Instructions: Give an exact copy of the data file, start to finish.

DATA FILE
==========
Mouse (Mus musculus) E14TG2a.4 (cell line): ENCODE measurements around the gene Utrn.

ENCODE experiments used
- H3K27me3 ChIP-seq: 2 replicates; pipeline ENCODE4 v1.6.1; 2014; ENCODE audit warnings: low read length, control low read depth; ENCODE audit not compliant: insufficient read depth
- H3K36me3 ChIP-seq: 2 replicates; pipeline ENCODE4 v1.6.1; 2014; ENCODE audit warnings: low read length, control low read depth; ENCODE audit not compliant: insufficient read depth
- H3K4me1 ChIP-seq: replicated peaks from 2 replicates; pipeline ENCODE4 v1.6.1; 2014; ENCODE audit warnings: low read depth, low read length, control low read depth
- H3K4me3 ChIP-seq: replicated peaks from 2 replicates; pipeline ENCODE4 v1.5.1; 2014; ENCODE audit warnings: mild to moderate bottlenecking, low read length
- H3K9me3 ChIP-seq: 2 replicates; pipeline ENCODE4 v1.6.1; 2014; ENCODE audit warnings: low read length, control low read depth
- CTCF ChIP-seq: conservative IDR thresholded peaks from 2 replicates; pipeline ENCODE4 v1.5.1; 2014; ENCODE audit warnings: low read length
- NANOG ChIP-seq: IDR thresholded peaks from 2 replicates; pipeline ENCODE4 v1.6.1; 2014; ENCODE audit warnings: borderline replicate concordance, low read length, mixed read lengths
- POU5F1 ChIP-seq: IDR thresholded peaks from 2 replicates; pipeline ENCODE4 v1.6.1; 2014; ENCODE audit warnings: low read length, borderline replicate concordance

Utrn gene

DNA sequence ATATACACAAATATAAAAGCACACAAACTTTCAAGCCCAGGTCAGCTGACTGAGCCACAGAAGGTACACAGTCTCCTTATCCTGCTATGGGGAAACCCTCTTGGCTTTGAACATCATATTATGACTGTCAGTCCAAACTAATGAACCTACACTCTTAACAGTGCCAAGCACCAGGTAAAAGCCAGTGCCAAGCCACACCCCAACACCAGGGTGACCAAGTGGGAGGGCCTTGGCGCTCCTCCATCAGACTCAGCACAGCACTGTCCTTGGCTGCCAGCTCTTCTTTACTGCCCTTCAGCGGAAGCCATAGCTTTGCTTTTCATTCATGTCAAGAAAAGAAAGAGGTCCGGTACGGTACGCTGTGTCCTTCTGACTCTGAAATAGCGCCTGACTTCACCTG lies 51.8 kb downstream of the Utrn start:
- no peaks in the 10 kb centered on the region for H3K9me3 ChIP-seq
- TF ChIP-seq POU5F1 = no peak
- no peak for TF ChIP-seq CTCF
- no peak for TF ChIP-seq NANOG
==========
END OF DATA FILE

Mouse (Mus musculus) E14TG2a.4 (cell line): ENCODE measurements around the gene Utrn.

ENCODE experiments used
- H3K27me3 ChIP-seq: 2 replicates; pipeline ENCODE4 v1.6.1; 2014; ENCODE audit warnings: low read length, control low read depth; ENCODE audit not compliant: insufficient read depth
- H3K36me3 ChIP-seq: 2 replicates; pipeline ENCODE4 v1.6.1; 2014; ENCODE audit warnings: low read length, control low read depth; ENCODE audit not compliant: insufficient read depth
- H3K4me1 ChIP-seq: replicated peaks from 2 replicates; pipeline ENCODE4 v1.6.1; 2014; ENCODE audit warnings: low read depth, low read length, control low read depth
- H3K4me3 ChIP-seq: replicated peaks from 2 replicates; pipeline ENCODE4 v1.5.1; 2014; ENCODE audit warnings: mild to moderate bottlenecking, low read length
- H3K9me3 ChIP-seq: 2 replicates; pipeline ENCODE4 v1.6.1; 2014; ENCODE audit warnings: low read length, control low read depth
- CTCF ChIP-seq: conservative IDR thresholded peaks from 2 replicates; pipeline ENCODE4 v1.5.1; 2014; ENCODE audit warnings: low read length
- NANOG ChIP-seq: IDR thresholded peaks from 2 replicates; pipeline ENCODE4 v1.6.1; 2014; ENCODE audit warnings: borderline replicate concordance, low read length, mixed read lengths
- POU5F1 ChIP-seq: IDR thresholded peaks from 2 replicates; pipeline ENCODE4 v1.6.1; 2014; ENCODE audit warnings: low read length, borderline replicate concordance

Utrn gene

DNA sequence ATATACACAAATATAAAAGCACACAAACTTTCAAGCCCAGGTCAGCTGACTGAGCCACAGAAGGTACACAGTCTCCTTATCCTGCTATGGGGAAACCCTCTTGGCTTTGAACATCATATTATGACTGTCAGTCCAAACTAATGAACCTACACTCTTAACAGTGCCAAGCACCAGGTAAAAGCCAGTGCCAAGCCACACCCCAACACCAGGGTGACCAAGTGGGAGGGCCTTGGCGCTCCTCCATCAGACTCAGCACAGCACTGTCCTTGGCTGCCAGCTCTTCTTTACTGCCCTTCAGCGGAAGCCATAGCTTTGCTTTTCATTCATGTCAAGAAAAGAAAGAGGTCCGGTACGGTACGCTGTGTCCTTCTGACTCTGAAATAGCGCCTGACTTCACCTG lies 51.8 kb downstream of the Utrn start:
- no peaks in the 10 kb centered on the region for H3K9me3 ChIP-seq
- TF ChIP-seq POU5F1 = no peak
- no peak for TF ChIP-seq CTCF
- no peak for TF ChIP-seq NANOG